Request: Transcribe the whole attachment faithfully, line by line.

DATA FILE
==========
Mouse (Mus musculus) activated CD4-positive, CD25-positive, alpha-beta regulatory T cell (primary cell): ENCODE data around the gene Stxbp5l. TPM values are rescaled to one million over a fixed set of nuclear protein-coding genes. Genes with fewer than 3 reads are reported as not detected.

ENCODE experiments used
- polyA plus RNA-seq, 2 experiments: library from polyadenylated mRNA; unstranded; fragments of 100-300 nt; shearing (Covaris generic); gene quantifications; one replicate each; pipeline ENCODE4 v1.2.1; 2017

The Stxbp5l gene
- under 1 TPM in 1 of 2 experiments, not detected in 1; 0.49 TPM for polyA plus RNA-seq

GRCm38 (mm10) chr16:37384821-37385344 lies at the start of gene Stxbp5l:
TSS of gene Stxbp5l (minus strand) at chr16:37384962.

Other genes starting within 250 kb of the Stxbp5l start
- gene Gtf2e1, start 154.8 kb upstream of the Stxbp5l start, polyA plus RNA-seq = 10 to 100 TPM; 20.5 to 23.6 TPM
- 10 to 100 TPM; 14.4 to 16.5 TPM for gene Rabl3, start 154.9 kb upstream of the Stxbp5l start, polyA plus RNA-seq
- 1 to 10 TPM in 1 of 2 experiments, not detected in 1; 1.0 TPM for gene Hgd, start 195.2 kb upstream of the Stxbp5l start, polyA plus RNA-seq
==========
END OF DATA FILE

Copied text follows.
Mouse (Mus musculus) activated CD4-positive, CD25-positive, alpha-beta regulatory T cell (primary cell): ENCODE data around the gene Stxbp5l. TPM values are rescaled to one million over a fixed set of nuclear protein-coding genes. Genes with fewer than 3 reads are reported as not detected.

ENCODE experiments used
- polyA plus RNA-seq, 2 experiments: library from polyadenylated mRNA; unstranded; fragments of 100-300 nt; shearing (Covaris generic); gene quantifications; one replicate each; pipeline ENCODE4 v1.2.1; 2017

The Stxbp5l gene
- under 1 TPM in 1 of 2 experiments, not detected in 1; 0.49 TPM for polyA plus RNA-seq

GRCm38 (mm10) chr16:37384821-37385344 lies at the start of gene Stxbp5l:
TSS of gene Stxbp5l (minus strand) at chr16:37384962.

Other genes starting within 250 kb of the Stxbp5l start
- gene Gtf2e1, start 154.8 kb upstream of the Stxbp5l start, polyA plus RNA-seq = 10 to 100 TPM; 20.5 to 23.6 TPM
- 10 to 100 TPM; 14.4 to 16.5 TPM for gene Rabl3, start 154.9 kb upstream of the Stxbp5l start, polyA plus RNA-seq
- 1 to 10 TPM in 1 of 2 experiments, not detected in 1; 1.0 TPM for gene Hgd, start 195.2 kb upstream of the Stxbp5l start, polyA plus RNA-seq